Just like employers are now banned from using Credit Scores to filter job applicants, we believe Insurance companies should be banned from using FICO scores to price insurance.


Sometimes we take California for granted and this was one of those cases where living here helps us as consumers since Insurance companies are not allowed to jack our rates because of poor credit.  Hawaii, or Massachusetts, states have also banned insurers from using credit data to price premiums and determine rates.    It goes without saying that our credit score plays a role in how much we pay for car insurance.  The most recent study to prove the link between credit score and auto insurance rates was conducted by WalletHub. This post highlight the results of the full study and explains how best to proceed.

The relationship between credit and car coverage can’t be avoided, unless you relocate to an aforementioned state.

Why do insurance carriers look at my credit score?

Studies, like the ones outlined in the FTC’s report to Congress, have shown for decades that credit score is a good predictor of risk. An individual with more risk is likelier to file numerous or costly claims with the insurance company, and is therefore more expensive for a company to insure.

Underlying this cost analysis is research showing that people who take risks are likely to do so across the board. For example, behavior that can lead to bad credit (like paying credit card bills late) correlates with riskier driving.

In layman’s terms: if you haven’t proven that you’re financially responsible, insurers assume that you’re not a responsible driver, and will charge more to insure you.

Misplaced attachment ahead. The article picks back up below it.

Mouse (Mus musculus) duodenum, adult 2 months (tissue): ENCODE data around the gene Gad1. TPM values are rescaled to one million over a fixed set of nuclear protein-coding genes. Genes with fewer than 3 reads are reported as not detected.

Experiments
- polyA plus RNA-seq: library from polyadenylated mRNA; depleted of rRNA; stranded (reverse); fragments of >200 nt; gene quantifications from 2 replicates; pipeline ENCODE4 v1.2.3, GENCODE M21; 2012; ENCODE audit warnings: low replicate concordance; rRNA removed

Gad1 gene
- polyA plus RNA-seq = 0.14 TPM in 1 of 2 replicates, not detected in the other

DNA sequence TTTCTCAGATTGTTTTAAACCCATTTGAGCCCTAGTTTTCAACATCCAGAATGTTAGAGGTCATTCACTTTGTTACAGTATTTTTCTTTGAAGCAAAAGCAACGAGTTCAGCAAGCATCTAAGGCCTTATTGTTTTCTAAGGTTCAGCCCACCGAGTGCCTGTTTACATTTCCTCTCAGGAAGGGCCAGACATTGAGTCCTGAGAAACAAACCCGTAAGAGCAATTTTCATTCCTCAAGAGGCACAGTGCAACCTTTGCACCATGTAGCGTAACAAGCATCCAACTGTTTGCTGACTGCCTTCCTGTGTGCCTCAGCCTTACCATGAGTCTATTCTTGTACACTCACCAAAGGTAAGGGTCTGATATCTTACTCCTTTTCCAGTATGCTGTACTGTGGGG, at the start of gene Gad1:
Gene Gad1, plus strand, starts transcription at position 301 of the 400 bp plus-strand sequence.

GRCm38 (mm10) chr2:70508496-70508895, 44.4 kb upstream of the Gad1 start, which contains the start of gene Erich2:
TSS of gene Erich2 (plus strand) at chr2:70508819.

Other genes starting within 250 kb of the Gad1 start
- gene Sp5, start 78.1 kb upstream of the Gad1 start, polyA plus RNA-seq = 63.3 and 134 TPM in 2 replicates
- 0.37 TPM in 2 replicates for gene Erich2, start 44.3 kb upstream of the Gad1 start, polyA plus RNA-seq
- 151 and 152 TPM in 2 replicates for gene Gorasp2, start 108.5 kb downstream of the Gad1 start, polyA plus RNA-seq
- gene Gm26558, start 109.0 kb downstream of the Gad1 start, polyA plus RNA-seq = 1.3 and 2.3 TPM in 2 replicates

How much does my credit score affect my premium?

Determining how much your credit score affects your premium is less straightforward. The extent to which your car insurance rate is impacted by your credit score depends on a few factors, including:

Your state. Based on the WalletHub study, the average state’s car insurance rates fluctuate by 64% when the applicant has excellent credit versus no credit history. In some states, credit data has a stronger impact on auto insurance premiums. District Columbia comes in first with 126% fluctuation. Vermont has the lowest fluctuation at 18%.

Your insurance carrier. Some insurance companies rely more heavily on credit score when pricing premiums. Premium quotes from Allstate fluctuated the most in WalletHub’s study (116%), while State Farm’s fluctuated the least (45%).

How do I know if my insurer is using my credit score to calculate my rate?

Unless you live in a state where the practice is prohibited, chances are good that your insurance carrier takes your credit history into consideration. All 15 of the largest auto insurers use credit scores in their assessments.

WalletHub’s study looked at how transparently companies disclose their sources of credit information and provide information about credit history usage to customers. Again, results varied by carrier.

Practically speaking, you may have to read the fine print or search through your insurer’s website to find specific info about where your insurer retrieves credit info and how they use it in pricing your insurance.

What should I do if I have bad (or no) credit?

In the short term:

If your insurer relies heavily on credit information, you may want to get some quotes from companies who don’t use credit score as prominently when pricing your premium. If the savings is significant, consider switching. You can get free quotes at EverQuote.com.